Following yet another instance of unimaginable violence at a school – this time at Covenant School in Nashville, Tennessee – students across the state and around the country once again rallied to demand safer schools and communities.
Thousands of students participated in a national school walkout, capturing attention and calling for action. As one student demonstrator told USA Today, she and her peers want to “make sure our lawmakers understand that we want more than just thoughts and prayers.”
We’ve seen this before. Teenagers and young adults made their voices heard after the Parkland High School incident in Parkland, Florida, and students rallied nationally after 19 elementary school students and two teachers were killed at Robb Elementary School in Uvalde, Texas.
Kaylee Tyner, a 16-year-old junior at Columbine High School, captured students’ perspective, saying to The New York Times, “We have grown up watching more tragedies occur and continuously asking: Why?”.
They ask these questions louder and more frequently as devastating instances of gun violence become tragically familiar.
To date, there hasn’t been a satisfying answer as “thoughts and prayers” recede into inaction until another tragedy inevitably reaches all of us again. We ignore their perspectives to our peril.
Simply put, students want safety, and they want it now. It’s time to deliver.
Rejecting Old-School Thinking
School districts, university campuses, and public safety officers are not ignorant of these challenges, and many are investing time, talent, and financial resources into finding better solutions.
Often, those ideas are rooted in old-school thinking. If we have a gun violence problem, they posit, outfitting more people with weapons might be an adequate answer.
Meanwhile, several states have passed laws allowing teachers to carry guns on school grounds or are re-arming campus police, a remedy rejected by students and teachers who worry about a potential source of further gun incidents and misuse of weapons.
At the same time, many schools and college campuses are re-arming their security officers. George Washington University elected to arm 20 George Washington Police Department officers for the upcoming school year, a decision met with very strong opposition from the student body, who expressed their concern over adding more guns on campus.
Each of these perceived remedies reflects an outdated and “traditional” way of thinking, which holds that the solution to any problem is to add more resources, in this case, more guns and security personnel.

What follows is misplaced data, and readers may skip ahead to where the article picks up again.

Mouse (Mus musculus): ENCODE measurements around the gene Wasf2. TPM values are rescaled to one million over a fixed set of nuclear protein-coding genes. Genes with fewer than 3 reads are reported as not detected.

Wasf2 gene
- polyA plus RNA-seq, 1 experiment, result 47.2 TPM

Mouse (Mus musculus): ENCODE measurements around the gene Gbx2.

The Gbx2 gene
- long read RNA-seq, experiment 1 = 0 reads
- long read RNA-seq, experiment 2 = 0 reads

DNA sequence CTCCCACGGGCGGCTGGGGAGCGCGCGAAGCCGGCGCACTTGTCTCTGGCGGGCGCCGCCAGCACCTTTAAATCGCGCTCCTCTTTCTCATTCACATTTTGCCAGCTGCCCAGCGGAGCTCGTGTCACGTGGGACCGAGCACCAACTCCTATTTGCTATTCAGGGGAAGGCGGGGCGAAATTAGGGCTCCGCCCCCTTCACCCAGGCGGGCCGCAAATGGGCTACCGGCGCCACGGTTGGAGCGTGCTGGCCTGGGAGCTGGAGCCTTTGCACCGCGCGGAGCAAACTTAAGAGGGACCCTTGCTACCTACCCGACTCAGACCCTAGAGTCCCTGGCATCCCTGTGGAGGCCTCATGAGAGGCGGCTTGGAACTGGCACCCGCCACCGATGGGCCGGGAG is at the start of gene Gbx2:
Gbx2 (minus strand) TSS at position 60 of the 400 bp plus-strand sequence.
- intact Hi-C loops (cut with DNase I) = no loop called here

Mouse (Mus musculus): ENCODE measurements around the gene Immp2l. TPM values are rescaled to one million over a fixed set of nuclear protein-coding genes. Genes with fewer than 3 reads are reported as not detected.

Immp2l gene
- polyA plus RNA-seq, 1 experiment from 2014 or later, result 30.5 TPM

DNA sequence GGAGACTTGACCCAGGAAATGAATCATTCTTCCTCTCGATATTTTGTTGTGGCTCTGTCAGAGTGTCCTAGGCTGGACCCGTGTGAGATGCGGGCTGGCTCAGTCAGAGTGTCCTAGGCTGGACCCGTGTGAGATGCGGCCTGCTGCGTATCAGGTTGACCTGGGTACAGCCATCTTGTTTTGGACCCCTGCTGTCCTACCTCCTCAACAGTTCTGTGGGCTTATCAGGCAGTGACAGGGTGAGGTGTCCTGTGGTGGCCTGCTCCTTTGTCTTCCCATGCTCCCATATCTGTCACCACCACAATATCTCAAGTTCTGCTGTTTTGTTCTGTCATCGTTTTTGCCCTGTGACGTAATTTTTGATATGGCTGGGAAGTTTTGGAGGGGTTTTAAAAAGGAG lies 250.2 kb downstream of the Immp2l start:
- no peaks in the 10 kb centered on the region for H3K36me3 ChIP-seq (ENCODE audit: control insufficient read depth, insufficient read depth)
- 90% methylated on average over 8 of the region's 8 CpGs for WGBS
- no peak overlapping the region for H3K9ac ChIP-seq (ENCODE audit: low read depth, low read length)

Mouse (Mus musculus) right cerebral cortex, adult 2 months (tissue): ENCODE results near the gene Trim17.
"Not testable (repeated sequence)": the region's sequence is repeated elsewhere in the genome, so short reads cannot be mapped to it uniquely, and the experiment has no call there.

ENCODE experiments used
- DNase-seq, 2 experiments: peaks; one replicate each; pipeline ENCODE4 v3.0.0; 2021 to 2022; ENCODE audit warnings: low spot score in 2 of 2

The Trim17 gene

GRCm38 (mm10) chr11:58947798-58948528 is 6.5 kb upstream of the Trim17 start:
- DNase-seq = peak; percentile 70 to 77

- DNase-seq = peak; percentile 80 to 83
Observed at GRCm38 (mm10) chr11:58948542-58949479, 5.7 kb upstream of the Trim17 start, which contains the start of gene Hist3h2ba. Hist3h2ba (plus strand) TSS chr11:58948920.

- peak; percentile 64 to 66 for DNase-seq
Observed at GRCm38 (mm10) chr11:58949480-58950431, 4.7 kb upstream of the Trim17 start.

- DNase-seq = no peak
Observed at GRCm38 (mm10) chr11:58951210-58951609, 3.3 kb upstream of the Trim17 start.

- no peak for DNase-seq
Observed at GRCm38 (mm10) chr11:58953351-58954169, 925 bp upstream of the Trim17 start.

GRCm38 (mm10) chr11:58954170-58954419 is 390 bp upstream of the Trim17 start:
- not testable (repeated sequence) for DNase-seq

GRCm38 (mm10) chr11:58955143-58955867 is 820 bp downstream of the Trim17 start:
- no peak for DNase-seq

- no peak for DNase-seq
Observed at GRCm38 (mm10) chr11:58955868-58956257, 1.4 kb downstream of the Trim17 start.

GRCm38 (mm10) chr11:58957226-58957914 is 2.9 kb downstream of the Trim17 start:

However, this one-dimensional approach is no longer applicable in today’s world, where digital technology has revolutionized the way we approach problem-solving.
Perhaps the students who are rallying and protesting against more guns are raising visibility to bring attention to the fact that there is another approach. This student generation has been raised in a fully digital world, with a smartphone in their hand from birth. They see the world differently, with problems and opportunities resolved through digital innovation.
A Better Path Forward
It is time to move beyond the old dichotomy of “more is better” and instead focus on finding more thoughtful and innovative solutions. Students reject the notion that adding more guns is the answer and instead call for a more comprehensive and scalable approach that leverages digital technology.
The use of technology can provide a much broader benefit, not just for schools but for the entire community.
For example, cameras constantly survey physical spaces, allowing security personnel to respond rapidly to emergencies without causing concern when conditions are safe. They also never get tired, don’t need breaks, and can operate 24/7 without any issues.
Additionally, cameras are infinitely scalable, meaning campuses can add as many cameras as they need without worrying about staff fatigue or limitations.
Furthermore, digital technology can enable predictive analytics and early warning systems that detect potential threats or concerning behavior patterns. By analyzing data from various sources, such as social media, online platforms, and campus networks, it becomes possible to identify individuals who may pose a risk and intervene before any harm occurs.
This proactive approach enhances campus safety and respects individual privacy rights by focusing on specific behavioral indicators rather than broad surveillance.
The Time is Now
The cries for safety from students nationwide are unignorable. They demand a resounding and satisfying response.
The traditional modes of ensuring security are neither adequate nor fully accepted by those they are designed to protect.
The conversation and actions must shift from the archaic and one-dimensional approach of adding more guns and security personnel to a more innovative and comprehensive one that leverages the capabilities of digital technology.
It’s a shift that can enhance safety, maintain respect for individual privacy, and potentially prevent the heartbreaking instances of violence that have spurred this call for change.
It’s clear the students want safety, and they want it now. It’s time we listened and adapted, leveraging the technology and the progressive thinking necessary to create safer school environments.